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Hepatology. 2011 Jul;54(1):145-52. doi: 10.1002/hep.24356.

Fatty liver index and mortality: the Cremona study in the 15th year of follow-up.

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Division of Metabolic and Cardiovascular Sciences, H. San Raffaele Scientific Institute, Milan, Italy.


A fatty liver, which is a common feature in insulin-resistant states, can lead to chronic liver disease. It has been hypothesized that a fatty liver can also increase the rates of non-hepatic-related morbidity and mortality. Therefore, we wanted to determine whether the fatty liver index (FLI), a surrogate marker and a validated algorithm derived from the serum triglyceride level, body mass index, waist circumference, and γ-glutamyltransferase level, was associated with the prognosis in a population study. The 15-year all-cause, hepatic-related, cardiovascular disease (CVD), and cancer mortality rates were obtained through the Regional Health Registry in 2011 for 2074 Caucasian middle-aged individuals in the Cremona study, a population study examining the prevalence of diabetes mellitus in Italy. During the 15-year observation period, 495 deaths were registered: 34 were hepatic-related, 221 were CVD-related, 180 were cancer-related, and 60 were attributed to other causes. FLI was independently associated with the hepatic-related deaths (hazard ratio = 1.04, 95% confidence interval = 1.02-1.05, P < 0.0001). Age, sex, FLI, cigarette smoking, and diabetes were independently associated with all-cause mortality. Age, sex, FLI, systolic blood pressure, and fibrinogen were independently associated with CVD mortality; meanwhile, age, sex, FLI, and smoking were independently associated with cancer mortality. FLI correlated with the homeostasis model assessment of insulin resistance (HOMA-IR), a surrogate marker of insulin resistance (Spearman's ρ = 0.57, P < 0.0001), and when HOMA-IR was included in the multivariate analyses, FLI retained its association with hepatic-related mortality but not with all-cause, CVD, and cancer-related mortality.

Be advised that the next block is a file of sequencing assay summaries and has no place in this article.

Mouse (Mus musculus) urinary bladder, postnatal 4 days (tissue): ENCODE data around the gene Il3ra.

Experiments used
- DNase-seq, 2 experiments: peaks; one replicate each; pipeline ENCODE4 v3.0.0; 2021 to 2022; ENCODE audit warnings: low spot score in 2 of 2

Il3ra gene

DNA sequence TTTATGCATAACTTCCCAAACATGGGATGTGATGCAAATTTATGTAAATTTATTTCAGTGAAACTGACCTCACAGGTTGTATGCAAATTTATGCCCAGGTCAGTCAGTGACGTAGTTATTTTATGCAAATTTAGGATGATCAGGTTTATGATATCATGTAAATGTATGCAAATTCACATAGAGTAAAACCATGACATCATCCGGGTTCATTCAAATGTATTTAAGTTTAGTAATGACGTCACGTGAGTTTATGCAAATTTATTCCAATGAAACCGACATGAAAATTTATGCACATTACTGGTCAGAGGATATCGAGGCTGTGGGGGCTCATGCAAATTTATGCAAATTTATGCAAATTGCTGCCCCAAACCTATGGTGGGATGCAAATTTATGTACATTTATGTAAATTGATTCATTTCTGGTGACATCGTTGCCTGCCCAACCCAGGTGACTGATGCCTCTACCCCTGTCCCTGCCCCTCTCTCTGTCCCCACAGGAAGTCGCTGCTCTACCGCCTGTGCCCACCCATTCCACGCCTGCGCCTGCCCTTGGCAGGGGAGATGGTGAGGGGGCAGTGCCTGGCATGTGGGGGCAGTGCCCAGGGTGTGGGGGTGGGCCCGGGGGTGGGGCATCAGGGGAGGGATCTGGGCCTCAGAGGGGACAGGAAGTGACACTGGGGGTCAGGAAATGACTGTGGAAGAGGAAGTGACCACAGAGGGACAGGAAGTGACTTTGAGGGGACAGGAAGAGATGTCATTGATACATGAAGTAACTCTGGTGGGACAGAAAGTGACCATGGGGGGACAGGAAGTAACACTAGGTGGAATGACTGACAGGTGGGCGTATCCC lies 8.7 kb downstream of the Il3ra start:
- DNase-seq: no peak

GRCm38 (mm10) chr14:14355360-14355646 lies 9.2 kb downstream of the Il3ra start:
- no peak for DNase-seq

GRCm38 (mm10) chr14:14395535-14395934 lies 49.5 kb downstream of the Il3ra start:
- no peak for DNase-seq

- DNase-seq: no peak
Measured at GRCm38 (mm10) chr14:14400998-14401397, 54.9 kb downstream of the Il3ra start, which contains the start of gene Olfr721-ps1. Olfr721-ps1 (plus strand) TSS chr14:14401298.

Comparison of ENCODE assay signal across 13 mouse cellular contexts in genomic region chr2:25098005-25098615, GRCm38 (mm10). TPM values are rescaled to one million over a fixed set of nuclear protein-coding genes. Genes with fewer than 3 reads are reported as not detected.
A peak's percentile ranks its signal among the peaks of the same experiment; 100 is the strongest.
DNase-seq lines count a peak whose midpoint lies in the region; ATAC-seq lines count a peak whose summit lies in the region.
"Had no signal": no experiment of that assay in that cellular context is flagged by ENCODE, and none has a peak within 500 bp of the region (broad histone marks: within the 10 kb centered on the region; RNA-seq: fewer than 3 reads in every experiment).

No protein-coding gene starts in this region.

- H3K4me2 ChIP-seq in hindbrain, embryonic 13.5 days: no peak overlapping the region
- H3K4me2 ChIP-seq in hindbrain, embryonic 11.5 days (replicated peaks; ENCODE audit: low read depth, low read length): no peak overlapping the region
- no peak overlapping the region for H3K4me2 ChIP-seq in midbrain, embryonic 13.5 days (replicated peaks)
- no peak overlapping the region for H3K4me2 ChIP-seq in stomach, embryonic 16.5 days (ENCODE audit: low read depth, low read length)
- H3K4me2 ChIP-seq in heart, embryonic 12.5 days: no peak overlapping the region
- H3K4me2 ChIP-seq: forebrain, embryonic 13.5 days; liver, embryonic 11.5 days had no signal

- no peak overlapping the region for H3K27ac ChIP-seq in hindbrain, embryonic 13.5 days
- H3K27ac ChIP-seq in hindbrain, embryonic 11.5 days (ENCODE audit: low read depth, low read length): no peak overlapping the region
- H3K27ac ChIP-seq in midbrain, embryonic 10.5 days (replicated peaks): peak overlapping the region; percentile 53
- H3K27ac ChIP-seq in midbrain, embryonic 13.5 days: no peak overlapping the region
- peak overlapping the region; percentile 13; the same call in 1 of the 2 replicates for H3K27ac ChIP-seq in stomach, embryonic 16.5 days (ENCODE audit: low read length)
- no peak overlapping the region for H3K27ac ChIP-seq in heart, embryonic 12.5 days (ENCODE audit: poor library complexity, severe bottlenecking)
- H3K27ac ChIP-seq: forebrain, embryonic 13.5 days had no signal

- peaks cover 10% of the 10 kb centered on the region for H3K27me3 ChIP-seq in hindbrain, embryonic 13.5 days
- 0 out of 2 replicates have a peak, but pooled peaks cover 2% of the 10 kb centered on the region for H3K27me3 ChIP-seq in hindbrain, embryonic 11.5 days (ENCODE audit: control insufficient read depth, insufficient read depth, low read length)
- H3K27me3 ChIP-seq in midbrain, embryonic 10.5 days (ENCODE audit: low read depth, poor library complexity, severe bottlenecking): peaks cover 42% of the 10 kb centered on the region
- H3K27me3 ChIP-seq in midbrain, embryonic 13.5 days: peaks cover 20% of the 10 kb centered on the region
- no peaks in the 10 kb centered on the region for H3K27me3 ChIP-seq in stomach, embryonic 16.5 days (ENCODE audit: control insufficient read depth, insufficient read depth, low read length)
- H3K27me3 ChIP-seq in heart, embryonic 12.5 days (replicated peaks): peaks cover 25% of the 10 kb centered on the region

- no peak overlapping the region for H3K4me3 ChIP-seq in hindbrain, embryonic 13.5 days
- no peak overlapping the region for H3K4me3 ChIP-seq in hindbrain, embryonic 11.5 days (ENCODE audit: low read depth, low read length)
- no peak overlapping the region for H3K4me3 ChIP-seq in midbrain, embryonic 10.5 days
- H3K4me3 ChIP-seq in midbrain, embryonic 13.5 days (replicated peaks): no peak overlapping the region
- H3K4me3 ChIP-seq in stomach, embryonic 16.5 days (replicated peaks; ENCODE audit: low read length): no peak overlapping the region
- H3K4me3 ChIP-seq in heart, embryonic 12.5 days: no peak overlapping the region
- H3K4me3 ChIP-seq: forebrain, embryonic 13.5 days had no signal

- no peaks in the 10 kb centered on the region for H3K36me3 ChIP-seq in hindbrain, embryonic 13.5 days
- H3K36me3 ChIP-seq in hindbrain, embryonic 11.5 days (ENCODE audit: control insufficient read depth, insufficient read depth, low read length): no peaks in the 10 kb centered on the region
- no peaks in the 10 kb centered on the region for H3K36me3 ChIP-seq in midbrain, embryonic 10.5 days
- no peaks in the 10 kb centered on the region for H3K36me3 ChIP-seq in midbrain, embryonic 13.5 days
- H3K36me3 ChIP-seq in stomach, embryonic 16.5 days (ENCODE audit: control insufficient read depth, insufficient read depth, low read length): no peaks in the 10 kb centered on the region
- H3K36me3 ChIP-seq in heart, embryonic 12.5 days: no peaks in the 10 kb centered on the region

FLI is independently associated with hepatic-related mortality. It is also associated with all-cause, CVD, and cancer mortality rates, but these associations appear to be tightly interconnected with the risk conferred by the correlated insulin-resistant state.

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